This is not for you.
Risk it all or forget it.
Have big pockets or give it a rest.
Find a rich “uncle” (investor).
No money no honey.
Every day you hear such quick answers. If you want to build your startup it seems like these are your options.
But when you think about them, are there indeed all the available options?
When you start believing that these are the only choices, what effect have on you?
They just put your dream away.
Related Article: My Learning While Building A Bootstrap Startup In India
But the question is, Is there an alternative route?
Many people (to be honest I was one of them), when start thinking about building their own startup always have to ask and convince themselves that they have the answer to one simple but critical question.
How on earth I will support myself while pursuing this dream?
I was thinking about this obstacle, from the 1st day I decided to pursue an entrepreneurship path.
Given that building a startup in general can take from 3 to 12 months (it can take much longer depending on the business concept but is not recommended; development phase should not take more than 6 months), a solution need to be found how to find an alternative income stream and cover your living expenses while you’re making your dream come true.
Is vital importance to tackle this barrier because you might have all what is needed for having a successful startup and great potentials but without addressing this constraint you can’t move on and later might become never.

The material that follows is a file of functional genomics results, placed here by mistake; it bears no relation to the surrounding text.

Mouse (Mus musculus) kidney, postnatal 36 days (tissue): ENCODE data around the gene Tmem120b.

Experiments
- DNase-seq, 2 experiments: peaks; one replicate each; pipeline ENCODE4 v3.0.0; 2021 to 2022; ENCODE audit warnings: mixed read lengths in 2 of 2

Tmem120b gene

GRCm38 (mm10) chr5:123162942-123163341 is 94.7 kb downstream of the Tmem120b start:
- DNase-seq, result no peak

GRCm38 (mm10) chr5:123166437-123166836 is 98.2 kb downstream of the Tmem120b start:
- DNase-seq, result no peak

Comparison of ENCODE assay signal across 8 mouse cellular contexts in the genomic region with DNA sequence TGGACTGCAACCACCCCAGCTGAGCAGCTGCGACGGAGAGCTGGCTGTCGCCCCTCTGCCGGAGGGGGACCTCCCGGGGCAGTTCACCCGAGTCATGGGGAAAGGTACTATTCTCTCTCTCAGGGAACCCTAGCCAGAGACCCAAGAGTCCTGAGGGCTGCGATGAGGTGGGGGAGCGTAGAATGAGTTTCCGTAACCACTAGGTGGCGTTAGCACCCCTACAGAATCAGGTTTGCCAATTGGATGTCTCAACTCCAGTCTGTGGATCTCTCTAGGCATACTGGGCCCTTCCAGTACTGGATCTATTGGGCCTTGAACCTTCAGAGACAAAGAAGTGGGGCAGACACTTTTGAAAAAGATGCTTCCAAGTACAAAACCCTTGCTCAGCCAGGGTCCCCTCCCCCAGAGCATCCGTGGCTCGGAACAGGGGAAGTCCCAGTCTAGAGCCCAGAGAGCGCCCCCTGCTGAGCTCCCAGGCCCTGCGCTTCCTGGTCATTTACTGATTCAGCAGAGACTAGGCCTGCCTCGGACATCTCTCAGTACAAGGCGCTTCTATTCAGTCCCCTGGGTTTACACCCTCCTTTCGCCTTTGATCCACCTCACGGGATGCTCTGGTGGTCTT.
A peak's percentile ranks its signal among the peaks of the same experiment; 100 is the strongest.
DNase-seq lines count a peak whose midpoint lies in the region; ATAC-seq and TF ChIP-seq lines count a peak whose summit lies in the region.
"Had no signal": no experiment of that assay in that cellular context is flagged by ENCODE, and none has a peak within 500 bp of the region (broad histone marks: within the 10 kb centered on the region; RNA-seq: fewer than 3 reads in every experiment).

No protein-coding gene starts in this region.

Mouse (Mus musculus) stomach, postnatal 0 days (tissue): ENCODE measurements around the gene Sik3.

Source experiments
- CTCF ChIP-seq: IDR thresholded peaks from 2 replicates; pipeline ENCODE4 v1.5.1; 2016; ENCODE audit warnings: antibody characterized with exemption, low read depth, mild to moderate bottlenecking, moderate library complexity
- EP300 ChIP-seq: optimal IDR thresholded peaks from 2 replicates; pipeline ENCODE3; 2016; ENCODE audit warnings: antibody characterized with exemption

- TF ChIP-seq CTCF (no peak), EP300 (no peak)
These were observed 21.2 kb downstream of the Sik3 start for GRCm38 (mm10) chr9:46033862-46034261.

Fortunately there is a solution, and as you can’t imagine I didn’t invented it. It’s there, been applied, its working and make the financial nightmare not relevant for us.
First things first, this solution doesn’t have as precondition any myths that often accompany the decision of start building your own startup. You don’t have either to quit your job, or stop your studies.
Is a solution that address the main problem of finding this alternative income stream and minimize the risk of the decision of going on your own and become your own boss.
Here it is, it’s super simple (but not easy) and is how millions of young aspiring entrepreneurs make things happen and achieve to build their startup without any need to neither undertake the huge risk of playing the all or nothing game, nor to be financial independent.
What it is?
Build your startup as a side-project!!!!
In simple words, what is been recommended by almost all the top startup experts is to gradually develop your startup while been in either your daily job or studying in a university and make the leap only when you validate your business assumptions and be confident that your business concept has good possibilities of viability.
Don’t worry for now about how to validate your business model, a future post will address this point thoroughly and comprehensibly. The aim of this blog post is to make you understand why this concept works and why is the recommended path.
And you know why?
Because is the only method that even in the worst-case scenario all you’ve lost was some time nothing dramatic or irreversible.